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Taken aback, Charlier later stated, "It was too late to do anything about it, it was done.
A strange experience, Giraud in particular took it very hard." Still, while all characters slated for prominence were written out, Blueberry excepted, one major, recurrent secondary character was written in over the course of the story arc in "Le cavalier perdu" ("Mission to Mexico"), Blueberry's trusted friend and sidekick Jimmy Mc Clure.
In 1962, the magazine sent Charlier on a reporting assignment around the world for its editorials, and one of his last 1963 ports of call was Edwards Airforce Base in the Mojave Desert, California.
He took the opportunity to (re-)discover the American West, returning to France with a strong urge to write a western.
First he asked Jijé to draw the series, but Jijé, a lifelong friend and collaborator of Charlier, thought there would be a conflict of interest, since he was then a tenured artist at Spirou, a competing comic magazine, which published his own Western comic Jerry Spring, and in which he was very much invested.
A happy coincidence was that Giraud was also intimately familiar with the landscapes that had inspired Charlier, as he already had been on an extended stay of nine months in Mexico in 1956, where the endless blue skies and unending flat plains of Mexico's northern deserts had "cracked open his mind"."Charlier, together with Goscinny the editors-in-chief, wanted a western.
For the hero's facial traits, I chose Belmondo, as he was at the time something of an art symbol for guys my age.""[The idea of giving Blueberry Belmondo's face] originated from the both of us.
That came about this way: To have Blueberry come across as a non-conformist, I described him right from the start as uncombed, disheveled, unshaven, broken nosed, etc.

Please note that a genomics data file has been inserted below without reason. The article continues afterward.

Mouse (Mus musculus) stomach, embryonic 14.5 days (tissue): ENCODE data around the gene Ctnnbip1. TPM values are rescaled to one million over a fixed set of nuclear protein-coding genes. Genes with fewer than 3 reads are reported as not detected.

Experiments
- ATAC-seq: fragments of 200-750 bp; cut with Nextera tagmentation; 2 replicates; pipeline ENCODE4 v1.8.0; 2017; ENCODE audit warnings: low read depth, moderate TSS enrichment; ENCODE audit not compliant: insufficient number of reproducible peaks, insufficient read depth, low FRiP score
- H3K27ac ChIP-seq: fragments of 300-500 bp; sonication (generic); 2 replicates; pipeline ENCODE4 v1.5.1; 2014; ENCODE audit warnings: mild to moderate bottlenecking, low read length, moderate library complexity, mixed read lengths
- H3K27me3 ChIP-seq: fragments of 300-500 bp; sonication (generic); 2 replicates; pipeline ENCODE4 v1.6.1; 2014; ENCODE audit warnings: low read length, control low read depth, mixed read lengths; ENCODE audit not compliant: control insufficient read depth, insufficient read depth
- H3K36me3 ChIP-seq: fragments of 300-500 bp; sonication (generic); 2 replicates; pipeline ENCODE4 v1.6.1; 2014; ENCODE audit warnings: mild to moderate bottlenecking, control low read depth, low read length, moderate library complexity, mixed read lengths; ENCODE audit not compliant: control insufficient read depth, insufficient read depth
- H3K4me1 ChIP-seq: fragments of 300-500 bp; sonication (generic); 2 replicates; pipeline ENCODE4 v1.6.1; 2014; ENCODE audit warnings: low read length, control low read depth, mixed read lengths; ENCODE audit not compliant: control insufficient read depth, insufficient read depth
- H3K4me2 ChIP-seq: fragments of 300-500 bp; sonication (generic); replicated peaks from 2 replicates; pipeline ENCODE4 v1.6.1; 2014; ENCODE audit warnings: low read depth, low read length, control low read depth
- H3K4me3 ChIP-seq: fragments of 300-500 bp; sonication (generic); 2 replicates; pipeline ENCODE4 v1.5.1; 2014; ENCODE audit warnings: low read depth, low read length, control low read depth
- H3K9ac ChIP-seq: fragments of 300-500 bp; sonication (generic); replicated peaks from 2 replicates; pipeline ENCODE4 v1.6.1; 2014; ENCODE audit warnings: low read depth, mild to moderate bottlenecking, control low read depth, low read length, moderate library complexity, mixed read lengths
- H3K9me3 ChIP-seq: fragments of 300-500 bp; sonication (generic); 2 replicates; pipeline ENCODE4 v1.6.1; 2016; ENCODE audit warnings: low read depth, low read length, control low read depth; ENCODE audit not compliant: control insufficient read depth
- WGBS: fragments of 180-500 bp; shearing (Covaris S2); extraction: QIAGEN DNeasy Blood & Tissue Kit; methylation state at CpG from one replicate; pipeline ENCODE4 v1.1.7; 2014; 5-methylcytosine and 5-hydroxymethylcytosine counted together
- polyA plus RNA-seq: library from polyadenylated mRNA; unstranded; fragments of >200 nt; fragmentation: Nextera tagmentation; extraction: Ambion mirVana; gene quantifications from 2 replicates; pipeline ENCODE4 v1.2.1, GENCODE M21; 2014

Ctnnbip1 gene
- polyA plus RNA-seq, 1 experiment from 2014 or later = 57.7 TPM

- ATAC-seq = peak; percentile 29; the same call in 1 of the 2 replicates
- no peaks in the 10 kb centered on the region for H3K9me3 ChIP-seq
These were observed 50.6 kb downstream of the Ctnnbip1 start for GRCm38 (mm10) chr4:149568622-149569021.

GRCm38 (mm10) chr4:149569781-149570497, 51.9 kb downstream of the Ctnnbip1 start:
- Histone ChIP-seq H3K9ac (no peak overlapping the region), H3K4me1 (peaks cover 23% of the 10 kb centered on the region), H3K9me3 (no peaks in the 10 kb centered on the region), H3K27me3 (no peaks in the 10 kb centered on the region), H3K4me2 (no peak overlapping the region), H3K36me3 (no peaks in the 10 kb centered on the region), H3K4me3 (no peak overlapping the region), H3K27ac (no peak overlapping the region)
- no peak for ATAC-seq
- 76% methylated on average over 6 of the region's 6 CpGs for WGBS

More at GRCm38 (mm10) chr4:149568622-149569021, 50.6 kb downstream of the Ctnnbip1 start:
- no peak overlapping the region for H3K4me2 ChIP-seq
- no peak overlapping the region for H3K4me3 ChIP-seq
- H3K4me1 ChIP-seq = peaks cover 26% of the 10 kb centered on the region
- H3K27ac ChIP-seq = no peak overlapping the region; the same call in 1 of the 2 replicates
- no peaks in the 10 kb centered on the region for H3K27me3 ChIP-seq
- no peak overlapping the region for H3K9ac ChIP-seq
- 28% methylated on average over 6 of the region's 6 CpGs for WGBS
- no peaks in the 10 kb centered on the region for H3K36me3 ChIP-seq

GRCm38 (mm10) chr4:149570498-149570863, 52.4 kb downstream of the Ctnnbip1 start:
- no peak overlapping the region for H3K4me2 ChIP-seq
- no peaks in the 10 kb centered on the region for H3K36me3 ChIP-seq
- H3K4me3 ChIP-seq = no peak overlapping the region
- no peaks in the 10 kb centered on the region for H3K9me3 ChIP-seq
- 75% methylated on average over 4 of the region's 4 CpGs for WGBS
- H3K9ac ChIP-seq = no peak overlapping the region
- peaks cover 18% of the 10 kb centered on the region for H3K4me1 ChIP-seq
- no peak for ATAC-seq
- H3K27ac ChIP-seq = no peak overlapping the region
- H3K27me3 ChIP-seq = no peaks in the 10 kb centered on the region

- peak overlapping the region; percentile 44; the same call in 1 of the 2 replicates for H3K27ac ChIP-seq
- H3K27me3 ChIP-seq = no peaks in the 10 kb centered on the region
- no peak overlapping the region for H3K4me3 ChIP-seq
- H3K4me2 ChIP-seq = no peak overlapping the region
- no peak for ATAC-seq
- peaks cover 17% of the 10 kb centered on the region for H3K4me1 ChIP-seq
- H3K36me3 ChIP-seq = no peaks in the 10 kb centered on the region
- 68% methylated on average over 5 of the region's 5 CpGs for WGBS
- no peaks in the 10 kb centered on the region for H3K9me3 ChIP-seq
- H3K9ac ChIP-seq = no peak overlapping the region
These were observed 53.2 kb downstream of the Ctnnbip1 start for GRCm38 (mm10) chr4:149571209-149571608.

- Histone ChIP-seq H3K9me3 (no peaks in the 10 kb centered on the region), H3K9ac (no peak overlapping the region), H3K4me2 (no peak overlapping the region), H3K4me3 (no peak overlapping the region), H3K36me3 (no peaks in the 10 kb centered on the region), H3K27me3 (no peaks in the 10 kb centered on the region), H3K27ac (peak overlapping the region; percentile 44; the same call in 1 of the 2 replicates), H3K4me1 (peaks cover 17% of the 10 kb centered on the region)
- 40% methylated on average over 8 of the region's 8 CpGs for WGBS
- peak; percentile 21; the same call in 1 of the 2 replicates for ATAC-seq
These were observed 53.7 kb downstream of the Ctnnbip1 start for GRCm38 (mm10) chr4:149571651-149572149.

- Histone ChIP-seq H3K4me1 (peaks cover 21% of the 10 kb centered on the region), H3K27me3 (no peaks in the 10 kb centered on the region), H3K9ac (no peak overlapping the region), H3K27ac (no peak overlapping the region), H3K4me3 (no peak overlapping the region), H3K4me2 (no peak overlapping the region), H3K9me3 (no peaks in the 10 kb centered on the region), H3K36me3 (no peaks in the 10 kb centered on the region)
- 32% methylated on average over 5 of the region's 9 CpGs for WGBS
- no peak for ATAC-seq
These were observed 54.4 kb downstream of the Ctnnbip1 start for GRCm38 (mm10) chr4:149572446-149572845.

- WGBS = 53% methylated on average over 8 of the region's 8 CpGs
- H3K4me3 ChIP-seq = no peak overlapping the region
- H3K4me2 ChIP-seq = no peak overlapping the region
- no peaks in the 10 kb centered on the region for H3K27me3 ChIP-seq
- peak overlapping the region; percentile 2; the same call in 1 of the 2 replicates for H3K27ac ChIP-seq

When I began to create the new series, and everything started to fall into place, I decided to reuse my friend's nickname, because I liked it and thought it was funny.
Inspired when he sees a blueberry bush, Donovan chooses the surname "Blueberry" as an alias when rescued from his Southern pursuers by a Union cavalry patrol (during his flight war had broken out between the States).
After enlisting in the Union Army, he becomes an enemy of discrimination of all kinds, fighting against the Confederates (although being a Southerner himself, first enlisting as a bugler in order to avoid having to fire upon his former countrymen), later trying to protect the rights of Native Americans.
Initially titled "Fort Navajo", the story grew into 46 pages over the following issues.
In this series Blueberry – whose physical appearance was inspired by French actor Jean-Paul Belmondo – was only one of many protagonists; the series was originally intended to be an assemble narrative, but quickly gravitated towards Blueberry as the central and primary character, even though the series' (sub-)title Fort Navajo, une Aventure du Lieutenant Blueberry was maintained for a decade by original publisher Dargaud for the numerous reprint, and international, runs, before the "Fort Navajo" (sub-)moniker was finally dropped in 1973 with the book publication of "L'homme qui valait 500 000 $" ("The Half-a-Million Dollar Man").
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After he had read that, Jean exclaimed to me, "That's Belmondo!